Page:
Humiliated in Europe, in deadlock at home, Theresa May appears to be the loneliest leader on the world stage right now. With just weeks to go before the British Prime Minister needs to strike a deal on Brexit, there are few signs of an imminent breakthrough.
Her blueprint for the UK leaving the European Union, known as the Chequers plan, was rejected by EU leaders at a disastrous summit in Salzburg, Austria, last week. As a result, her domestic opponents and their own versions of what Brexit should look like besiege her.
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If May were looking for a way out of the political stalemate in Westminster, there is no shortage of alternatives to Chequers. The plan is opposed by both Brexiteer Conservative MPs, who say it allows the EU to keep a powerful grip on the UK, and EU negotiators and leaders, who see it as the UK cherry-picking the benefits of EU membership without paying the costs.
The Prime Minister commands little authority in her Cabinet and no overall majority in Parliament. Chequers was ridiculed in Salzburg last week by, among others, Donald Tusk, President of the European Council, and the French President, Emmanuel Macron.
Yet the Prime Minister's strongest suit is that there is no consensus among her opponents in the Conservative Party or UK parliament or among European leaders. May's intransigence on Chequers frustrates her allies and enemies alike. Yet it looks like she will stick to her guns.
With a deal between the UK and Brussels demanded by early November, events are necessarily moving fast.
On the staunchly pro-Brexit side are Euroskeptic Conservatives, including former Brexit Secretary David Davis and Foreign Secretary Boris Johnson, who both resigned from May's Cabinet over Chequers. The Euroskeptic Conservatives have thrown their weight behind a plan launched Monday for a free trade agreement between the UK and EU that also would allow the UK to trade freely with other countries.
More than half the Cabinet are reportedly in favor of a similar deal that would be modeled closely on the free trade agreement Canada operates with the EU. Under it, all but a small proportion of goods face tariffs.
These models are favored by Brexiteers because they would end the free movement of people between the EU and the UK -- a key demand of politicians who want to control immigration.
By contrast, around half a dozen Cabinet ministers would prefer a Norway-style deal with the EU, according to a reports in British media.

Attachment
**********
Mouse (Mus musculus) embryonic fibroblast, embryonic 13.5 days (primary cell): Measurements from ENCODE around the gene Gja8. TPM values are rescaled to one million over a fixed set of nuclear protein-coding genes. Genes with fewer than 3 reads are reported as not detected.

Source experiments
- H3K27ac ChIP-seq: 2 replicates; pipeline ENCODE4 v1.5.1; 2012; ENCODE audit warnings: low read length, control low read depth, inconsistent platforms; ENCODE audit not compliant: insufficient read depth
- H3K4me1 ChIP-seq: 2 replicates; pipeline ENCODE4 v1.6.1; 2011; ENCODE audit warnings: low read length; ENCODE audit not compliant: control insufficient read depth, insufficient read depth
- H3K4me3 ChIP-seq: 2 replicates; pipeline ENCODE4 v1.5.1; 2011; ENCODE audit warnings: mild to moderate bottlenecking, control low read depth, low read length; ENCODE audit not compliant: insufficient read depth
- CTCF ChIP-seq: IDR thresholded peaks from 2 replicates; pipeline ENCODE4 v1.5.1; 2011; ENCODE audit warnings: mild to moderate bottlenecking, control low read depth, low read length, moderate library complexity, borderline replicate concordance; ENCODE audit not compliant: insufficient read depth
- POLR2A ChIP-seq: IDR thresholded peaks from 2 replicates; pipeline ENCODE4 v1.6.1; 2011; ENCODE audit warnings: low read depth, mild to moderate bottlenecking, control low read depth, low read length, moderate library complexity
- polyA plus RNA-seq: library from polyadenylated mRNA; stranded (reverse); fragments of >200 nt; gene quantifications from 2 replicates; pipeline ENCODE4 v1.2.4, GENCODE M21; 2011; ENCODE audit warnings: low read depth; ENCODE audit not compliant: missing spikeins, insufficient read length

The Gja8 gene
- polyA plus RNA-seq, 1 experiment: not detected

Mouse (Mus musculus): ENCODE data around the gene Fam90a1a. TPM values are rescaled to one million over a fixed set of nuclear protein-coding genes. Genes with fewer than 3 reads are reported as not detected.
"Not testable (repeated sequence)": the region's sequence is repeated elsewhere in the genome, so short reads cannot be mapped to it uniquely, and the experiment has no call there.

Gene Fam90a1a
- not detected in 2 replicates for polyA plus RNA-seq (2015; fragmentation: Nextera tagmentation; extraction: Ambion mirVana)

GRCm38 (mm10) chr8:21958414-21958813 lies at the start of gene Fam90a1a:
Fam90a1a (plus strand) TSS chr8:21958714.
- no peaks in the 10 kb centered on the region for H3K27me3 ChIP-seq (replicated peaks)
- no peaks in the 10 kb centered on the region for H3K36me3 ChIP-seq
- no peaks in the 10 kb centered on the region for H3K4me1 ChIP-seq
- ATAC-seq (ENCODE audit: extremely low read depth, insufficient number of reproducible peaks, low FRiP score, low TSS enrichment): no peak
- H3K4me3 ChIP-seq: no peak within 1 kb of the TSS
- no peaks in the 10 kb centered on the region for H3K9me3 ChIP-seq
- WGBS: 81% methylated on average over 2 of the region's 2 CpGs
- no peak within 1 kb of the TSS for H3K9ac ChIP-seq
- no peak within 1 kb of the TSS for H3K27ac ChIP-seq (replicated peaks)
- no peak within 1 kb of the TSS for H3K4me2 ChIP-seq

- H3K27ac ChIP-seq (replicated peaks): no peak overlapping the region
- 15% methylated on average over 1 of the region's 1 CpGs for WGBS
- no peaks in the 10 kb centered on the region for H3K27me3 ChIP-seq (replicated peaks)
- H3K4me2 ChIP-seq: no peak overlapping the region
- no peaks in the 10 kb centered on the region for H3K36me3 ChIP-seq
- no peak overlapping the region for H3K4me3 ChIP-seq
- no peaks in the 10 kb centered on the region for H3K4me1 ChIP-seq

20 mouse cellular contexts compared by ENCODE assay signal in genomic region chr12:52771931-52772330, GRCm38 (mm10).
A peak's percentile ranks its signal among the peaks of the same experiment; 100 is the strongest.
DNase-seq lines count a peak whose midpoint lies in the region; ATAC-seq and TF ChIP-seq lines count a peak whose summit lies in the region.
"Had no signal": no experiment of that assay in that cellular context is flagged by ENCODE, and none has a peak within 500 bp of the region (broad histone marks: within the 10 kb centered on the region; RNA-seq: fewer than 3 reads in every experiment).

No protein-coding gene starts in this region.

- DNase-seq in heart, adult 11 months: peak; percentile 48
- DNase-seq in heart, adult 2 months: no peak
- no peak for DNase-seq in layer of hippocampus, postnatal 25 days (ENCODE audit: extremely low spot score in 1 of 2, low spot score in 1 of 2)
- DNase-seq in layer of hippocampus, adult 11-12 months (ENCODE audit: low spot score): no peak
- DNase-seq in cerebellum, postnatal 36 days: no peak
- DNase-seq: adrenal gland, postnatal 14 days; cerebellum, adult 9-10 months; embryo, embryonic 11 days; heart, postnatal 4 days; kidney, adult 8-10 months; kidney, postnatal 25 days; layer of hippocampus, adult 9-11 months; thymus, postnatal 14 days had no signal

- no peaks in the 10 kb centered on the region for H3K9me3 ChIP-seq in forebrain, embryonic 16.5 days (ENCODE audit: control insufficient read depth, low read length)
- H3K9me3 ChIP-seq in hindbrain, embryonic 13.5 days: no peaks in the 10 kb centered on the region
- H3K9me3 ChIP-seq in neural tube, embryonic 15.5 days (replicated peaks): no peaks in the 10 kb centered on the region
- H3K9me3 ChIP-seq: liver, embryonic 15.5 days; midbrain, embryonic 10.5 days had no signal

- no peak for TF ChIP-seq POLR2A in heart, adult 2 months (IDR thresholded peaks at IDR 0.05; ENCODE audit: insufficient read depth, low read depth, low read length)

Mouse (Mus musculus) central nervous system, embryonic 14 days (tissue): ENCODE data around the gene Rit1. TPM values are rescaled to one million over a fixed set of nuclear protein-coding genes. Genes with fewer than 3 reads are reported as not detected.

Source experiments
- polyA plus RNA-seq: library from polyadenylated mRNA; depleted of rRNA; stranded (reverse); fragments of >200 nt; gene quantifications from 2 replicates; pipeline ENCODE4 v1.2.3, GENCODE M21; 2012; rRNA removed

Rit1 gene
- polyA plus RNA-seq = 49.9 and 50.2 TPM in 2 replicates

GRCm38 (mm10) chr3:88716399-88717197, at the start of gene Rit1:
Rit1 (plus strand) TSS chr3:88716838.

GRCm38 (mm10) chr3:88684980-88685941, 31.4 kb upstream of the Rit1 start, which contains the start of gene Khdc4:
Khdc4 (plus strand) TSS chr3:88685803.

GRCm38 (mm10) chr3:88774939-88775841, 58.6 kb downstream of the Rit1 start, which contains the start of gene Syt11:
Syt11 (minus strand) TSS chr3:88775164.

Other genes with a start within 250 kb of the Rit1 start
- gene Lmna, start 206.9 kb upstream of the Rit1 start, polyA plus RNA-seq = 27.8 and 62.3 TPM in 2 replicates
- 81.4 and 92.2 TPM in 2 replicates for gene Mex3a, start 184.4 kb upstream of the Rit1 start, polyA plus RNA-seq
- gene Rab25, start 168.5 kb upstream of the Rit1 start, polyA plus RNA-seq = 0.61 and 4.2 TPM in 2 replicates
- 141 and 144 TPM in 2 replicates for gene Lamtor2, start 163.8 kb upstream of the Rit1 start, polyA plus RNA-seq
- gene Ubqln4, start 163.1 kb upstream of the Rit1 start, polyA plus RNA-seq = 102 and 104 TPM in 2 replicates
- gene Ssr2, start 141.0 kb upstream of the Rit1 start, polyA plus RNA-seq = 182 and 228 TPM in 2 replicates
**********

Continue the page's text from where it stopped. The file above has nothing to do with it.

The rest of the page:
A softer option for Brexit than May's current plan, this would see the UK leaving the EU but remaining in the European Economic Area, with access to the single market -- and, crucially, accepting freedom of movement.
The opposition Labour Party, which is holding its annual party conference this week, also wants the UK to keep access to the EU single market.
Labour is also likely to agree to a policy that -- as a last resort -- backs a second referendum on whatever the final deal with the EU turns out to be. But that is only if Labour's initial demand for another general election is not met, should May be unable to get her Brexit plan through Parliament.
In reality, a second referendum -- known as a People's Vote -- is more likely than a general election. The difference of opinion across Parliament means a vote on a Brexit deal in November is likely to end in a stalemate.
Yet, even in the event of a second vote, the question remains whether there will even be an option to stay in the EU on the ballot paper.
Another scenario that is becoming increasingly likely is a no deal, which would be the default outcome if Chequers fails and May refuses to countenance an alternative.
A no deal would see the UK crash out of the EU next March and have to trade on World Trade Organization terms with high tariffs. It is the one that sends chills through the city and UK businesses. But it is one for which the UK government is preparing.
On Monday, Downing Street insisted that the Chequers plan had not been killed off and that the Cabinet, despite reports, remains committed to it.
It is, according to May, now up to the EU to propose a compromise after the flat rejection of the UK's position in Salzburg.
The Prime Minister will meet EU negotiator Guy Verhofstadt in London later Monday. But after wedding herself so closely to her plan that her opponents loathe, she is unlikely to back down. And with her enemies all disagreeing on what she should do, it's hard to see why she'd feel that she has to.
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